Recent research has shown that traditionally living people in East Africa, more specifically the Maasai and the Hadza, have a mean serum 25-hydroxyvitamin D concentration of 115 nmol/l (~46 ng/mL) (3); a concentration that is markedly higher than the one found in most westerners. It’s comparable to the levels measured in Caucasian lifeguards and Hawaiians who spend a lot of time in the sun (3). Whether the mean vitamin D concentration of traditional African populations represents the optimal level for all people is questionable; however, research has shown that it is aligned with the level that is desirable with respect to the prevention of many diseases and health problems, including cancer (4).

Vitamin D deficiency and the diseases of civilization

The consequences of the above problems are multitudinous. Vitamin D plays an important role in many of the processes that take place inside the human body, including several related to immunity, cellular regeneration, bone tissue turnover, and gut homeostasis. There is little doubt in my mind that the vitamin D/sunlight deficiency pandemic has contributed to driving the increased global incidence of many of the diseases of civilization. With that said, it’s important to point out that the results from the studies in this area don’t all point in the same direction. Many studies have indeed found an association between vitamin D levels and various adverse health events (5, 6), but not all (7). This is to be expected, as it can be difficult to assess single nutrient-health relationships.

One important step that we can take to correct this major public health problem is to bring principles of Darwinian medicine into the medical system and the public’s mind. By acknowledging that our vitamin D/sunlight requirements were adjusted over evolutionary time in response to changes in the environments in which we evolved, we can understand how much sun exposure different bodies need in order to function according to their evolutionary design.

In many western countries, the idea that no sun exposure is better than some sun exposure has been allowed to spread, with the result that a lot of people fear the sun. This now common belief has no evolutionary support. It’s obviously wise to avoid getting burned; however, it’s not wise to completely avoid the sun. We have evolved a need for sunlight. It’s true that we can get vitamin D from other sources, such as fatty fish and supplements; however, the sun is in many ways the best source.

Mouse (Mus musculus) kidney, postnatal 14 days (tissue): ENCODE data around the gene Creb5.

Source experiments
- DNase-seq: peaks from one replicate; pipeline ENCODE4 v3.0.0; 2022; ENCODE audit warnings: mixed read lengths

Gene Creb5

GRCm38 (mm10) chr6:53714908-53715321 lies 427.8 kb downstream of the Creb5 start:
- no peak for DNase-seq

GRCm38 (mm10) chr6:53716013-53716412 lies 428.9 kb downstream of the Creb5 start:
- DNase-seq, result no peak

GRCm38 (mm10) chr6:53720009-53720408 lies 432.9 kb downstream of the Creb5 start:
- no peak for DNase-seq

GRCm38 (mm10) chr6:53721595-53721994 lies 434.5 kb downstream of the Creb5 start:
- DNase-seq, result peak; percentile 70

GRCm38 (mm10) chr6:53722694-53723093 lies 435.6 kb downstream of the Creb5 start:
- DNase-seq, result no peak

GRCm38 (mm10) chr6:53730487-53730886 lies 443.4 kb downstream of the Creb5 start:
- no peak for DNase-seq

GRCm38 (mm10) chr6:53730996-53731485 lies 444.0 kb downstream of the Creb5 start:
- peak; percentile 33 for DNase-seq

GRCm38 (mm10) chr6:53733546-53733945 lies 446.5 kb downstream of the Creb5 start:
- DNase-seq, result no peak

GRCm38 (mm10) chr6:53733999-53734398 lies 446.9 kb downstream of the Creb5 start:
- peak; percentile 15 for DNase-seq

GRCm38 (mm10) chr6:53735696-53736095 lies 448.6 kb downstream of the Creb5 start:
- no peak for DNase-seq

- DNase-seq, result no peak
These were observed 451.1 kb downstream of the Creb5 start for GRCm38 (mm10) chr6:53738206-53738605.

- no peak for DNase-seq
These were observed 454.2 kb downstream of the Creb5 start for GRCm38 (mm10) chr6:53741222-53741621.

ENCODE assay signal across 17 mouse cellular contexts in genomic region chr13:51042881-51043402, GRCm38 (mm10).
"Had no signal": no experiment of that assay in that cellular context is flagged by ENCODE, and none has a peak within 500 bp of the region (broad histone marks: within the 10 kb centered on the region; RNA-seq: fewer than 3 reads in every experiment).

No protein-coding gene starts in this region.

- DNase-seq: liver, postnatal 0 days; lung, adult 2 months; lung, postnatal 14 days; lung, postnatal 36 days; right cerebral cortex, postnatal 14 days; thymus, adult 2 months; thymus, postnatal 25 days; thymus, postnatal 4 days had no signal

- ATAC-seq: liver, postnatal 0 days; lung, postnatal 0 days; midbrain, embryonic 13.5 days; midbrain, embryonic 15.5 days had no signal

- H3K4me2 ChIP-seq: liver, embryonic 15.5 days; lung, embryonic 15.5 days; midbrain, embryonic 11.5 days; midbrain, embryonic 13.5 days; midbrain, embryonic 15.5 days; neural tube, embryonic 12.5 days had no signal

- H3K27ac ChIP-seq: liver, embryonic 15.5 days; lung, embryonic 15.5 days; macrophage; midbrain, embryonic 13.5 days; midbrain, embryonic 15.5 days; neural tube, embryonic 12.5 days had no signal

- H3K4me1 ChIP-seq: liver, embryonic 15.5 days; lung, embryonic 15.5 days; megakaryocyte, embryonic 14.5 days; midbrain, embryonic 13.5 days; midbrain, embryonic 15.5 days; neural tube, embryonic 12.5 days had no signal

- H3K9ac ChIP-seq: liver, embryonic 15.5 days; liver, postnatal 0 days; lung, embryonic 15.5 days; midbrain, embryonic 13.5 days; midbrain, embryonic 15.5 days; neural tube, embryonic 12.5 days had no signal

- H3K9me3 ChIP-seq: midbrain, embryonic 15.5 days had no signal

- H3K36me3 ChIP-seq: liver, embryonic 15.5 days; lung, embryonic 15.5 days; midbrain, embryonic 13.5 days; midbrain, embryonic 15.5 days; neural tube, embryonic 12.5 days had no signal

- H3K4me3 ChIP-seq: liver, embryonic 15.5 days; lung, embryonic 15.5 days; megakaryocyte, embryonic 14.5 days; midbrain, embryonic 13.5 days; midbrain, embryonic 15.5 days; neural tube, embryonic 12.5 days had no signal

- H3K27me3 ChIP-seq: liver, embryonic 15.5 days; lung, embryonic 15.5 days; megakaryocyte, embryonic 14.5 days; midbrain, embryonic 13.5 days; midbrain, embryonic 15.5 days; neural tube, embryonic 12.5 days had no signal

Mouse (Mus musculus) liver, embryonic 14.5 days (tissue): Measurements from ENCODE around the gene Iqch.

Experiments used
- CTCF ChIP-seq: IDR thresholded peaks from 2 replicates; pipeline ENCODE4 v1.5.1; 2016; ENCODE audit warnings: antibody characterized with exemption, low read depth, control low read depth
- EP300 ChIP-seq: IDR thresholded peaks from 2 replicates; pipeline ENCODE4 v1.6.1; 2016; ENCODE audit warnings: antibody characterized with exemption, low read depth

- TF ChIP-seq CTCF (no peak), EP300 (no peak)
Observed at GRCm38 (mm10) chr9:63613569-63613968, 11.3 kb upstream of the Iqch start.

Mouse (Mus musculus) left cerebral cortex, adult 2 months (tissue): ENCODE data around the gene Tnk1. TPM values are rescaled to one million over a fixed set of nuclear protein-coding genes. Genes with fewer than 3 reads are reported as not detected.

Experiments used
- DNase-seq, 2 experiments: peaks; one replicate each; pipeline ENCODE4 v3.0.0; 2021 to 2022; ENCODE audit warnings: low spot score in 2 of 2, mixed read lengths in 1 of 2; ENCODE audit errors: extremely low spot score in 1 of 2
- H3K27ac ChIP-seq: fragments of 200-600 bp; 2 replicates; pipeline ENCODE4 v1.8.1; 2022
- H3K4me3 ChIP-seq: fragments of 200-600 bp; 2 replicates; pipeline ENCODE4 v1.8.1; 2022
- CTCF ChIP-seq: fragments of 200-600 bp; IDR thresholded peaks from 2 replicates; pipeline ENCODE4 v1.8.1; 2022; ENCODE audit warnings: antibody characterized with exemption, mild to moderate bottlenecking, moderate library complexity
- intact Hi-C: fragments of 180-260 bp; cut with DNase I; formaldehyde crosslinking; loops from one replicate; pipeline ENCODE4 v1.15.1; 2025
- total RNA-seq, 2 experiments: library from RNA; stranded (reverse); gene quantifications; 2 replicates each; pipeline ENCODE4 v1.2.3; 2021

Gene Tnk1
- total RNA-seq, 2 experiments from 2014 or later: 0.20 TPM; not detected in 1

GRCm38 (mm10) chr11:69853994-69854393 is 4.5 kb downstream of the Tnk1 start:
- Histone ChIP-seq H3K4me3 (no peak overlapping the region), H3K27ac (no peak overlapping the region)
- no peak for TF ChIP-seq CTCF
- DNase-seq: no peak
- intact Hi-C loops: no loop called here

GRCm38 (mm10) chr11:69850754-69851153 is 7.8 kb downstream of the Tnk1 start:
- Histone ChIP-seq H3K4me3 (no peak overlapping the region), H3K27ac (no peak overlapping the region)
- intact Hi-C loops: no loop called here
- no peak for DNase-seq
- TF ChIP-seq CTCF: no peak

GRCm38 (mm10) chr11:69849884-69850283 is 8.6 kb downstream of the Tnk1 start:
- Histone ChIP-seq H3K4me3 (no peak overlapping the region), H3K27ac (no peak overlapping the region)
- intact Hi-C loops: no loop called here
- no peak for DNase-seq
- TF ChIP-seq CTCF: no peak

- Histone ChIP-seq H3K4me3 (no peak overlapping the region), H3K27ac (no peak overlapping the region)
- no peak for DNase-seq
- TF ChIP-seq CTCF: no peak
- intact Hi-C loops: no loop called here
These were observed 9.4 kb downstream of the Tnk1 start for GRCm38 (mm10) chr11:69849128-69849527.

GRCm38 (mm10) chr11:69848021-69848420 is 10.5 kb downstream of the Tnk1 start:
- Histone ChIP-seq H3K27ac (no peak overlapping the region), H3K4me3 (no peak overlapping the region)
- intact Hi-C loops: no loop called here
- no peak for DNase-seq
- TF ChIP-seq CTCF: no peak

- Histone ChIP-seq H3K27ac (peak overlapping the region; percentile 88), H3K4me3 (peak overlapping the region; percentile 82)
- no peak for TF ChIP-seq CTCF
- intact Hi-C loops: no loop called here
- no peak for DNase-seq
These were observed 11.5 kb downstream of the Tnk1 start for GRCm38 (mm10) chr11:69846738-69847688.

Most people in the world today don’t eat much vitamin-D rich foods, and even if they did, they would have to consume fairly large quantities of them to obtain a lot of vitamin D. Moreover, it’s important to remember that vitamin D isn’t the only thing we get as a result of exposure to the sun. Regular sun exposure has been linked to numerous health benefits, including improvements in mood and cognitive functioning. 3, 5

Another often overlooked issue has to do with the dangers of sun lotions. There’s little doubt that sunscreens are useful in some instances; however, I would argue that they are overused. Sunscreens contain many chemicals that the human skin has little or no evolutionary experience with. The evolutionary health model predicts that regular exposure to these compounds could elicit a range of harmful health effects. A growing body of research indicates that this prediction holds true (8, 9, 10). If you have the choice between covering up your body with clothes in order to avoid getting burned and lashing on a concoction of chemicals on your skin that protect it from sun damage, the former option is definitely the preferred one.

Finally, it’s important to point out that chronic inflammation, as well as conditions such as diabetes and kidney disease, may inhibit the absorption of vitamin D found in foods, as well as the production of vitamin D from sunlight. This is very important to acknowledge, seeing as many contemporary humans are chronically inflamed and sick, in part because they don’t exercise, consume unhealthy foods, and/or otherwise expose their bodies to novel environmental stimuli that initiate inflammatory reactions. Hence, these people may have to cool down their bodies in order to obtain the full benefits that the sun and vitamin D rich foods have to offer.

The bottom line is that we have to start paying attention to our evolutionary heritage. Only then can we fully understand what it takes to build a robust, well-nourished human.